The Duchess of Gloucester officially opened the newly refurbished day centre at the St Elizabeth Hospice in Foxhall Road, Ipswich, on Wednesday.
The Duchess, who is married to The Queen’s cousin Richard, Duke of Gloucester, was greeted by a number of dignitaries, including Ipswich mayor, Glen Chisholm; acting Chief Executive, Mark Millar; Chief Executive of Ipswich Borough Council, Russell Williams; Deputy Lieutenant, Sam Wilson; county council Chairman, Jane Storey; hospice Chairman, William Barnes; and director of patient services, Verity Jolly.
20 year-old Ben Plant, a hospice patient who suffers from cerebral palsy and auto-immune disease, eosinophilic
enterocolitis, was invited to meet the royal visitor and present her with a bouquet of flowers. “I was starstruck meeting the Duchess. It’s something I have always wanted to do and dreamed of doing,” Ben said. “I have had an interest in The Royal Family since the Golden Jubilee so I was very excited to be asked to come and meet her and present her with the posy today.”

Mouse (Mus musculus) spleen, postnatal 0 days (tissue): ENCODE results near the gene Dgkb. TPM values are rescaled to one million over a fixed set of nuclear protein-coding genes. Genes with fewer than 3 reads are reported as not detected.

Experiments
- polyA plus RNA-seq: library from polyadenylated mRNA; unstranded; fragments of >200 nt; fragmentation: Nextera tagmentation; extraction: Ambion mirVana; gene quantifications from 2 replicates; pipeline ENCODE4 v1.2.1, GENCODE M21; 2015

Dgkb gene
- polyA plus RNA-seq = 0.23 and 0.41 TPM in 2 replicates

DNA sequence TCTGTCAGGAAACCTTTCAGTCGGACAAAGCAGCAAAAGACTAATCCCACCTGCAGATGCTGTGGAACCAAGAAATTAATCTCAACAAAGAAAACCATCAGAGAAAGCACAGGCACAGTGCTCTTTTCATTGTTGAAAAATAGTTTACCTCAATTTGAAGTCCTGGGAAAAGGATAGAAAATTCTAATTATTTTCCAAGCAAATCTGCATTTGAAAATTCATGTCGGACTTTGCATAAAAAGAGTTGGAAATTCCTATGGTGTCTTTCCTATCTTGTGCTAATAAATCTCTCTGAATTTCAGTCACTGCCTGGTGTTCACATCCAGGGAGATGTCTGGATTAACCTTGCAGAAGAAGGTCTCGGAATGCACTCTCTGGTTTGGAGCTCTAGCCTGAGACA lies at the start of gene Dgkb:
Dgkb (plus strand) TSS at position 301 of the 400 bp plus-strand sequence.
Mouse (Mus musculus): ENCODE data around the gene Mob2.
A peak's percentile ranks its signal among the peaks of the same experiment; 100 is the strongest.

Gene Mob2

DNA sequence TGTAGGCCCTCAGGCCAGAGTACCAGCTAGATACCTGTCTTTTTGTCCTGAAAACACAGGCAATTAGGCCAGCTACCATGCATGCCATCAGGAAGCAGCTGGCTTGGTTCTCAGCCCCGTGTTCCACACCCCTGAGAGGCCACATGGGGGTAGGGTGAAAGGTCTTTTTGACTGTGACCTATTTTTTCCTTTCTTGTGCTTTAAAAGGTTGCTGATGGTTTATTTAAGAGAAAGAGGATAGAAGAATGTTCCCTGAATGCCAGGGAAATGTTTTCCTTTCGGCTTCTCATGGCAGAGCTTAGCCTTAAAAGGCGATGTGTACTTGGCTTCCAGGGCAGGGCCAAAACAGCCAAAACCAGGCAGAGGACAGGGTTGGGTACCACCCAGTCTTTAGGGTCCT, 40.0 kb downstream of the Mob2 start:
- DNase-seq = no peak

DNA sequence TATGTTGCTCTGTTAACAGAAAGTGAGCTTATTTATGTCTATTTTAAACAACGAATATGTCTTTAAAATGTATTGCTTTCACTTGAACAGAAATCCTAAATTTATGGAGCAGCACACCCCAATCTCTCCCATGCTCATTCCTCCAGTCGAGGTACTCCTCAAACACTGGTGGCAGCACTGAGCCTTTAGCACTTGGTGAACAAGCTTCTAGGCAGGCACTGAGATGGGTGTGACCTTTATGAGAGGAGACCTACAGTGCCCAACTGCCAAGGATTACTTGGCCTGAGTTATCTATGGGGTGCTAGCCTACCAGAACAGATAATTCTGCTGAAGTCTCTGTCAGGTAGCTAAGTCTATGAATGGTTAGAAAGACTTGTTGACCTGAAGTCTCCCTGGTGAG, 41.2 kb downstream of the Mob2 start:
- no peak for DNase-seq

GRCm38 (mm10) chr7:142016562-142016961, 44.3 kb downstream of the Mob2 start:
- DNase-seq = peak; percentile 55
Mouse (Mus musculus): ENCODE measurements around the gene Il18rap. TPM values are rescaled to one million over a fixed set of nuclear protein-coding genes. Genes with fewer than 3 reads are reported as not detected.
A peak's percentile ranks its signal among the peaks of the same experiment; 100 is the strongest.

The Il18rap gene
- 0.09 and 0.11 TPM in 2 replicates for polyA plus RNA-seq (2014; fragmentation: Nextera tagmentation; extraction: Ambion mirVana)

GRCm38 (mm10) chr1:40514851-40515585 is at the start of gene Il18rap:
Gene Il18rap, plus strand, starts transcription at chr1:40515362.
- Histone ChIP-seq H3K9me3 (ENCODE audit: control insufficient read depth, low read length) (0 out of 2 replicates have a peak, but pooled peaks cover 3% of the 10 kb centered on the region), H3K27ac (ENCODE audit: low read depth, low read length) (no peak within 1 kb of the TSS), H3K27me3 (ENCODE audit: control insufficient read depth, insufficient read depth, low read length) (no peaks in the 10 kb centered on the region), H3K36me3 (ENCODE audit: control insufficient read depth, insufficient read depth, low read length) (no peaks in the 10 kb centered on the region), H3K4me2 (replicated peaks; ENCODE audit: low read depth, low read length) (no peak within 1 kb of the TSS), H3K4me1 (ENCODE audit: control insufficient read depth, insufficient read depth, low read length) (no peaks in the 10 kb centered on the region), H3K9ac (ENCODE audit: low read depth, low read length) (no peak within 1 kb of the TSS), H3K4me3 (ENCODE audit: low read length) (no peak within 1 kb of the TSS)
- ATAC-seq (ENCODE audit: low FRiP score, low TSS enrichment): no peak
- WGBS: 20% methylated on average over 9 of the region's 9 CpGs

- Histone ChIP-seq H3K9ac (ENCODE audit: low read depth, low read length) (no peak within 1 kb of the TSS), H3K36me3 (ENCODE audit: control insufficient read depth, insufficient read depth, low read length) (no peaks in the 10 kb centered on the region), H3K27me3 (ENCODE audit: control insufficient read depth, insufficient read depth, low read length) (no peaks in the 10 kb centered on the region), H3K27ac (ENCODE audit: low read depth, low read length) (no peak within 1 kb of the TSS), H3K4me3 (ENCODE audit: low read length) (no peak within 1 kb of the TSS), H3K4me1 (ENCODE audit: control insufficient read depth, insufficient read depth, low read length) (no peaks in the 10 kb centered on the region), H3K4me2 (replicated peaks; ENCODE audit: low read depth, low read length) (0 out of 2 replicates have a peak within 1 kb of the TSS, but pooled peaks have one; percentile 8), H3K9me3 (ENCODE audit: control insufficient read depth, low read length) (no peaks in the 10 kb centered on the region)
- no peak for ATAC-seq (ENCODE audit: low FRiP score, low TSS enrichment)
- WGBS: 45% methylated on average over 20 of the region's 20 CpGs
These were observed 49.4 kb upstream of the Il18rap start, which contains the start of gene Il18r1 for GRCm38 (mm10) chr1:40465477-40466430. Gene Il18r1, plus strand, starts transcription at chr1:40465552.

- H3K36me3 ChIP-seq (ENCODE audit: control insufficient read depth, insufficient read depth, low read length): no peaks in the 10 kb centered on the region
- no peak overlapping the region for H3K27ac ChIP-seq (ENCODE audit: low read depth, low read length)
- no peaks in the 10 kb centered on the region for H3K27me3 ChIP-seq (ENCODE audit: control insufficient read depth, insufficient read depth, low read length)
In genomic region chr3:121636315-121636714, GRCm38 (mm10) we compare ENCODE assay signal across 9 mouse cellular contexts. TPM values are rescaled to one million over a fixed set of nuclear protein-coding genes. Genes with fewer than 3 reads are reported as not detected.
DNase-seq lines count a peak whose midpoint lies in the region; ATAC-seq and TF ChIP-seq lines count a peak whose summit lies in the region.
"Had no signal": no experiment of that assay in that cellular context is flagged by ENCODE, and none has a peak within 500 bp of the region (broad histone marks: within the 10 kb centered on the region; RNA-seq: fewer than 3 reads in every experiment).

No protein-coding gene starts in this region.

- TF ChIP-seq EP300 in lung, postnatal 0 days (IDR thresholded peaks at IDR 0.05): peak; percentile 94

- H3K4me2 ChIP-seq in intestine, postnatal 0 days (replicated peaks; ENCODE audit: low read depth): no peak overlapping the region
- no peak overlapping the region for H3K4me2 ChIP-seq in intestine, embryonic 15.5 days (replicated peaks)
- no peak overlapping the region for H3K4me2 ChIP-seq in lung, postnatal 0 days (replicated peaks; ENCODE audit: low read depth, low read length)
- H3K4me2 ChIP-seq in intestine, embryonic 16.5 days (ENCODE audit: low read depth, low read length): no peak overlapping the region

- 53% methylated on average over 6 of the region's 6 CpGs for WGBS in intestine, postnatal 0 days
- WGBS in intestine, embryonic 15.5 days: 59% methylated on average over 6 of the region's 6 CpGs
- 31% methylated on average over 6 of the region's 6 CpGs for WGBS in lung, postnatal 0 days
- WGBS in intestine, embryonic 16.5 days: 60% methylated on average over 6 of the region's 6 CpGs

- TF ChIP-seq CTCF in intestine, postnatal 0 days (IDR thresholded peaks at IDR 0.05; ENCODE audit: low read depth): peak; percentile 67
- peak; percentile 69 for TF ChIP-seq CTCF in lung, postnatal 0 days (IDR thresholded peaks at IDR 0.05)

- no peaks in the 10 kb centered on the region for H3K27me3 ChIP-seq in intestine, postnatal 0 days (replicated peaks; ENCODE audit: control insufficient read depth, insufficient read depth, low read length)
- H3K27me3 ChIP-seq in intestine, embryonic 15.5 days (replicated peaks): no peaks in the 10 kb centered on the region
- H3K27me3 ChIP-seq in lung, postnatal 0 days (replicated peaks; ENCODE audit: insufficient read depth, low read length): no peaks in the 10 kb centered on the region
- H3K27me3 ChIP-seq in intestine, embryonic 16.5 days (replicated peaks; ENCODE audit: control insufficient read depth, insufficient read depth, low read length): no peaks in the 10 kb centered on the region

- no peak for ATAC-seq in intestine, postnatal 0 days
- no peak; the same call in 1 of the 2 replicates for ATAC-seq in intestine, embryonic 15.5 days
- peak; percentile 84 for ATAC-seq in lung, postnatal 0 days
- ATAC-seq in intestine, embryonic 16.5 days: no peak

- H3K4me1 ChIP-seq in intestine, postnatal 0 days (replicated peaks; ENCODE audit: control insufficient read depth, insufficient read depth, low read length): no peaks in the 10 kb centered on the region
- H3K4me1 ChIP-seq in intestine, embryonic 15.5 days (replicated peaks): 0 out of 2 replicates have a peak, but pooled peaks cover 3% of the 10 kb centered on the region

Maureen Kemp, another patient at the St Elizabeth Hospice, also had a chance to talk to the Duchess. “It was nice to be asked to come in and meet her,” she said. “The Duchess was so sweet and was very interested in everything I told her, especially when I explained how I’m learning to write with my other hand – and she was reading what I’d written.”
Afterwards, The Duchess was given a tour of the day centre by Mr Barnes and Mrs Jolly, who showed her around the sensory room, therapy gym, and the Atrium, which is the hub of activities at the day centre. St Elizabeth Hospice invested £1.6 million in the refurbishment and extension of the day centre, and after over a year of construction, patients were able to move into the new centre in November 2014.
Since 1989, St Elizabeth Hospice has been providing palliative care to people living with progressive illness. An independent charity, the hospice provides this care free of charge, and relies on the support of volunteers and donations. The day centre is used for patients who require specific care, such as nursing care, physiotherapy, occupational therapy, emotional wellbein or spiritual support.
“It’s amazing the work they do at the hospice not just today but in the community giving people dignity during a difficult time in their lives and I’m honoured to be a part of that,” Mr Chisholm said.